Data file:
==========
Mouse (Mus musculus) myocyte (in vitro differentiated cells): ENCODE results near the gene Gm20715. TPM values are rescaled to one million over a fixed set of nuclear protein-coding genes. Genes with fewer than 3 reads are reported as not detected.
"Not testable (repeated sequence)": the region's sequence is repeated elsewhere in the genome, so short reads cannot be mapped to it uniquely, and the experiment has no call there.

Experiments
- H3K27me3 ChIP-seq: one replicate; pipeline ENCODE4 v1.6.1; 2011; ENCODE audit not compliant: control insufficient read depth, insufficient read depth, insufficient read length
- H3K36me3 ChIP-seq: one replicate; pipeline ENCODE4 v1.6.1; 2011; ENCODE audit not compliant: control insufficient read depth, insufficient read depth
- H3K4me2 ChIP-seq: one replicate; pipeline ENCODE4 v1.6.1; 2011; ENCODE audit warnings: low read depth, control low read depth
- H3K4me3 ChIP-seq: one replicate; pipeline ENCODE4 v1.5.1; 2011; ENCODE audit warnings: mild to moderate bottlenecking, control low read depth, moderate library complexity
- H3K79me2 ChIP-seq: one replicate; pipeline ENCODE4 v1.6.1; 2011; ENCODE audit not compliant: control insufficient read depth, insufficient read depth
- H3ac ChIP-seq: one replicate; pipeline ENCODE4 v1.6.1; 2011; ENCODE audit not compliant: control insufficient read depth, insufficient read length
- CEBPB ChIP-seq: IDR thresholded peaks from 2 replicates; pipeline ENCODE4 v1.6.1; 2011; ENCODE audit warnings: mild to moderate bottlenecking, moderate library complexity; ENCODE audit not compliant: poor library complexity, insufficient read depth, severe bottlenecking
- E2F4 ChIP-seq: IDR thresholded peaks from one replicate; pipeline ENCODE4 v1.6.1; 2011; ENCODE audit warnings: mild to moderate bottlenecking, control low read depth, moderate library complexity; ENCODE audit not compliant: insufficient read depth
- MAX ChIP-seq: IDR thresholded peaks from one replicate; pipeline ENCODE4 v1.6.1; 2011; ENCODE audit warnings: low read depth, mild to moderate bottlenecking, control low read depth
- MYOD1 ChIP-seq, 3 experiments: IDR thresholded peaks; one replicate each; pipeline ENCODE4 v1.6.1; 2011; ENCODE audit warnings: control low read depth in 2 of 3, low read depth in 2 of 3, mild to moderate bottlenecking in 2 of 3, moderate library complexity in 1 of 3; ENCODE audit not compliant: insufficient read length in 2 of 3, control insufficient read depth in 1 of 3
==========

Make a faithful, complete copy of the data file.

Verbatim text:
Mouse (Mus musculus) myocyte (in vitro differentiated cells): ENCODE results near the gene Gm20715. TPM values are rescaled to one million over a fixed set of nuclear protein-coding genes. Genes with fewer than 3 reads are reported as not detected.
"Not testable (repeated sequence)": the region's sequence is repeated elsewhere in the genome, so short reads cannot be mapped to it uniquely, and the experiment has no call there.

Experiments
- H3K27me3 ChIP-seq: one replicate; pipeline ENCODE4 v1.6.1; 2011; ENCODE audit not compliant: control insufficient read depth, insufficient read depth, insufficient read length
- H3K36me3 ChIP-seq: one replicate; pipeline ENCODE4 v1.6.1; 2011; ENCODE audit not compliant: control insufficient read depth, insufficient read depth
- H3K4me2 ChIP-seq: one replicate; pipeline ENCODE4 v1.6.1; 2011; ENCODE audit warnings: low read depth, control low read depth
- H3K4me3 ChIP-seq: one replicate; pipeline ENCODE4 v1.5.1; 2011; ENCODE audit warnings: mild to moderate bottlenecking, control low read depth, moderate library complexity
- H3K79me2 ChIP-seq: one replicate; pipeline ENCODE4 v1.6.1; 2011; ENCODE audit not compliant: control insufficient read depth, insufficient read depth
- H3ac ChIP-seq: one replicate; pipeline ENCODE4 v1.6.1; 2011; ENCODE audit not compliant: control insufficient read depth, insufficient read length
- CEBPB ChIP-seq: IDR thresholded peaks from 2 replicates; pipeline ENCODE4 v1.6.1; 2011; ENCODE audit warnings: mild to moderate bottlenecking, moderate library complexity; ENCODE audit not compliant: poor library complexity, insufficient read depth, severe bottlenecking
- E2F4 ChIP-seq: IDR thresholded peaks from one replicate; pipeline ENCODE4 v1.6.1; 2011; ENCODE audit warnings: mild to moderate bottlenecking, control low read depth, moderate library complexity; ENCODE audit not compliant: insufficient read depth
- MAX ChIP-seq: IDR thresholded peaks from one replicate; pipeline ENCODE4 v1.6.1; 2011; ENCODE audit warnings: low read depth, mild to moderate bottlenecking, control low read depth
- MYOD1 ChIP-seq, 3 experiments: IDR thresholded peaks; one replicate each; pipeline ENCODE4 v1.6.1; 2011; ENCODE audit warnings: control low read depth in 2 of 3, low read depth in 2 of 3, mild to moderate bottlenecking in 2 of 3, moderate library complexity in 1 of 3; ENCODE audit not compliant: insufficient read length in 2 of 3, control insufficient read depth in 1 of 3